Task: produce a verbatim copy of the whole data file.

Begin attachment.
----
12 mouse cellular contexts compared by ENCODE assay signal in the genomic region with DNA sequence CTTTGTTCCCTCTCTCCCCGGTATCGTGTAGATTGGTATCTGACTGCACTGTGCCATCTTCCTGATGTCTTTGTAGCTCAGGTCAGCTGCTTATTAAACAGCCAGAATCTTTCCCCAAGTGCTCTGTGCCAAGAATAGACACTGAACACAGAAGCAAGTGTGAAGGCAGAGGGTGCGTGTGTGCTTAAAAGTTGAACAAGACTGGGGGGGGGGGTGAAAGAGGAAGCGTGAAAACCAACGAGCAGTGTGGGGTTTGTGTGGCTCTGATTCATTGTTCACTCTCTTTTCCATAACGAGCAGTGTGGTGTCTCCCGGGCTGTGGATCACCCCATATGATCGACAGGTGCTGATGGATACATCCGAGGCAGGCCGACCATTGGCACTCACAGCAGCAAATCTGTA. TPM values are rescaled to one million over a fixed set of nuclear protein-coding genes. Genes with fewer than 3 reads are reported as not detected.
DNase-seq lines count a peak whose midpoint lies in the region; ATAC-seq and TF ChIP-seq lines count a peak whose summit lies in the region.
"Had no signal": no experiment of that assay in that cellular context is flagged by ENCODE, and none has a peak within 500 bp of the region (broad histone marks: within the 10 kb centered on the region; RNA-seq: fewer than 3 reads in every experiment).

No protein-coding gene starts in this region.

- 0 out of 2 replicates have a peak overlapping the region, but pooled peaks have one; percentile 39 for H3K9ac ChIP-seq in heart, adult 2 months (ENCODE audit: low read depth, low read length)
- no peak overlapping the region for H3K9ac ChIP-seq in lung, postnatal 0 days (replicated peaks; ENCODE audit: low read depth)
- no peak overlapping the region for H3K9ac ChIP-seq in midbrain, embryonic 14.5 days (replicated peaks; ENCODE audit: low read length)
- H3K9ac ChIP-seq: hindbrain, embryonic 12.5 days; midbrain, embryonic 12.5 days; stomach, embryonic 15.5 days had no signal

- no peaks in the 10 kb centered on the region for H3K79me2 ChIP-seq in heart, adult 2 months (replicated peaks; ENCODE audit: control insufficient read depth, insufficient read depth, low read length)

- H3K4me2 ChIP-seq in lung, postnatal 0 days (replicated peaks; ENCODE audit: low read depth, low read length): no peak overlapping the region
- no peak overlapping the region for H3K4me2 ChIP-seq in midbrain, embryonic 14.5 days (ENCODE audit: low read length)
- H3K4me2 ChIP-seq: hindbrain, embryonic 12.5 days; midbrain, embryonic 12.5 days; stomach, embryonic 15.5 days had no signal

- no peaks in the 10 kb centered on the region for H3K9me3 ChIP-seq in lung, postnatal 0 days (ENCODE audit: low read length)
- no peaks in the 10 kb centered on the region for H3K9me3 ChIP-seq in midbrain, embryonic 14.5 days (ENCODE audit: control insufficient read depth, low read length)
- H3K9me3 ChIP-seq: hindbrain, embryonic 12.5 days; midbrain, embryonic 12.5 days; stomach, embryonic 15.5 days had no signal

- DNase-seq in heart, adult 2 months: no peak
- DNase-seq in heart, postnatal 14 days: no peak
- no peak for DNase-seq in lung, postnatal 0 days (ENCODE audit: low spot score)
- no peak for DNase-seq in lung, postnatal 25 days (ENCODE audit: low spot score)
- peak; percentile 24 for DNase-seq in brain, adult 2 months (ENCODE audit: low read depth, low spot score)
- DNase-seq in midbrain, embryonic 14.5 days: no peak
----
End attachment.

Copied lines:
12 mouse cellular contexts compared by ENCODE assay signal in the genomic region with DNA sequence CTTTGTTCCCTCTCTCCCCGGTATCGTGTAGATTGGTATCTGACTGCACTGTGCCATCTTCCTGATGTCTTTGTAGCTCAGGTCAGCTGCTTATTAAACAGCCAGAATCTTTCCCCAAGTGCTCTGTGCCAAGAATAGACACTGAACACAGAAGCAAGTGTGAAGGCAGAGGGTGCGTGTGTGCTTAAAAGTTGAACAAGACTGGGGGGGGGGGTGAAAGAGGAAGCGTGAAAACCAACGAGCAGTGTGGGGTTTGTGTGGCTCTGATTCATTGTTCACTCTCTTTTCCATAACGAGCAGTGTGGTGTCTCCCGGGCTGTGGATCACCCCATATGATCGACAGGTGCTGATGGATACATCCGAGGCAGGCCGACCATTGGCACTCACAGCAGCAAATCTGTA. TPM values are rescaled to one million over a fixed set of nuclear protein-coding genes. Genes with fewer than 3 reads are reported as not detected.
DNase-seq lines count a peak whose midpoint lies in the region; ATAC-seq and TF ChIP-seq lines count a peak whose summit lies in the region.
"Had no signal": no experiment of that assay in that cellular context is flagged by ENCODE, and none has a peak within 500 bp of the region (broad histone marks: within the 10 kb centered on the region; RNA-seq: fewer than 3 reads in every experiment).

No protein-coding gene starts in this region.

- 0 out of 2 replicates have a peak overlapping the region, but pooled peaks have one; percentile 39 for H3K9ac ChIP-seq in heart, adult 2 months (ENCODE audit: low read depth, low read length)
- no peak overlapping the region for H3K9ac ChIP-seq in lung, postnatal 0 days (replicated peaks; ENCODE audit: low read depth)
- no peak overlapping the region for H3K9ac ChIP-seq in midbrain, embryonic 14.5 days (replicated peaks; ENCODE audit: low read length)
- H3K9ac ChIP-seq: hindbrain, embryonic 12.5 days; midbrain, embryonic 12.5 days; stomach, embryonic 15.5 days had no signal

- no peaks in the 10 kb centered on the region for H3K79me2 ChIP-seq in heart, adult 2 months (replicated peaks; ENCODE audit: control insufficient read depth, insufficient read depth, low read length)

- H3K4me2 ChIP-seq in lung, postnatal 0 days (replicated peaks; ENCODE audit: low read depth, low read length): no peak overlapping the region
- no peak overlapping the region for H3K4me2 ChIP-seq in midbrain, embryonic 14.5 days (ENCODE audit: low read length)
- H3K4me2 ChIP-seq: hindbrain, embryonic 12.5 days; midbrain, embryonic 12.5 days; stomach, embryonic 15.5 days had no signal

- no peaks in the 10 kb centered on the region for H3K9me3 ChIP-seq in lung, postnatal 0 days (ENCODE audit: low read length)
- no peaks in the 10 kb centered on the region for H3K9me3 ChIP-seq in midbrain, embryonic 14.5 days (ENCODE audit: control insufficient read depth, low read length)
- H3K9me3 ChIP-seq: hindbrain, embryonic 12.5 days; midbrain, embryonic 12.5 days; stomach, embryonic 15.5 days had no signal

- DNase-seq in heart, adult 2 months: no peak
- DNase-seq in heart, postnatal 14 days: no peak
- no peak for DNase-seq in lung, postnatal 0 days (ENCODE audit: low spot score)
- no peak for DNase-seq in lung, postnatal 25 days (ENCODE audit: low spot score)
- peak; percentile 24 for DNase-seq in brain, adult 2 months (ENCODE audit: low read depth, low spot score)
- DNase-seq in midbrain, embryonic 14.5 days: no peak